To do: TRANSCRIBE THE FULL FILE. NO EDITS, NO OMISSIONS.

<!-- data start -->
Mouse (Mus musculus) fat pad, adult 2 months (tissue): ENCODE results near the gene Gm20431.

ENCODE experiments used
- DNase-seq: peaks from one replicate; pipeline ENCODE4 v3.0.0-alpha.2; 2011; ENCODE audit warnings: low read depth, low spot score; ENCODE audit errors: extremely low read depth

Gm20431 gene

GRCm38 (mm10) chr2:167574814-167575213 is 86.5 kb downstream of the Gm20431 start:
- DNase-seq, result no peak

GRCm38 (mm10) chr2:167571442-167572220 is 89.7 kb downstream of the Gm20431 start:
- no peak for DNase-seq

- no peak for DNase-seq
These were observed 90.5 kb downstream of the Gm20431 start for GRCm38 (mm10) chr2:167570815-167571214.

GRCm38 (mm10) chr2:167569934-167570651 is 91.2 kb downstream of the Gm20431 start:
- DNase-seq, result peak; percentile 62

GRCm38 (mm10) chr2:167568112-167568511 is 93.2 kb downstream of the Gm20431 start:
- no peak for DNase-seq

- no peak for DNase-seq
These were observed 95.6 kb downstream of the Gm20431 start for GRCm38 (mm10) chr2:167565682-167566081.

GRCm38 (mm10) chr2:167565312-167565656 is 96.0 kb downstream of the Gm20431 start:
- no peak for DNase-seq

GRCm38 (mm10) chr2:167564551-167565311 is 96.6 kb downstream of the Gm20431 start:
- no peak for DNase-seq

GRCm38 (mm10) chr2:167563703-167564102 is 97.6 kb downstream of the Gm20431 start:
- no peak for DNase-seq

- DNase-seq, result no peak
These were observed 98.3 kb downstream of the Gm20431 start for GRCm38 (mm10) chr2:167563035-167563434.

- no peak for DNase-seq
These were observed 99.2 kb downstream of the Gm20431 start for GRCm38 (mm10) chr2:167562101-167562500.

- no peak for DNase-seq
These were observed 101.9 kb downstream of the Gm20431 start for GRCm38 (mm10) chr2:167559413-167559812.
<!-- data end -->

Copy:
Mouse (Mus musculus) fat pad, adult 2 months (tissue): ENCODE results near the gene Gm20431.

ENCODE experiments used
- DNase-seq: peaks from one replicate; pipeline ENCODE4 v3.0.0-alpha.2; 2011; ENCODE audit warnings: low read depth, low spot score; ENCODE audit errors: extremely low read depth

Gm20431 gene

GRCm38 (mm10) chr2:167574814-167575213 is 86.5 kb downstream of the Gm20431 start:
- DNase-seq, result no peak

GRCm38 (mm10) chr2:167571442-167572220 is 89.7 kb downstream of the Gm20431 start:
- no peak for DNase-seq

- no peak for DNase-seq
These were observed 90.5 kb downstream of the Gm20431 start for GRCm38 (mm10) chr2:167570815-167571214.

GRCm38 (mm10) chr2:167569934-167570651 is 91.2 kb downstream of the Gm20431 start:
- DNase-seq, result peak; percentile 62

GRCm38 (mm10) chr2:167568112-167568511 is 93.2 kb downstream of the Gm20431 start:
- no peak for DNase-seq

- no peak for DNase-seq
These were observed 95.6 kb downstream of the Gm20431 start for GRCm38 (mm10) chr2:167565682-167566081.

GRCm38 (mm10) chr2:167565312-167565656 is 96.0 kb downstream of the Gm20431 start:
- no peak for DNase-seq

GRCm38 (mm10) chr2:167564551-167565311 is 96.6 kb downstream of the Gm20431 start:
- no peak for DNase-seq

GRCm38 (mm10) chr2:167563703-167564102 is 97.6 kb downstream of the Gm20431 start:
- no peak for DNase-seq

- DNase-seq, result no peak
These were observed 98.3 kb downstream of the Gm20431 start for GRCm38 (mm10) chr2:167563035-167563434.

- no peak for DNase-seq
These were observed 99.2 kb downstream of the Gm20431 start for GRCm38 (mm10) chr2:167562101-167562500.

- no peak for DNase-seq
These were observed 101.9 kb downstream of the Gm20431 start for GRCm38 (mm10) chr2:167559413-167559812.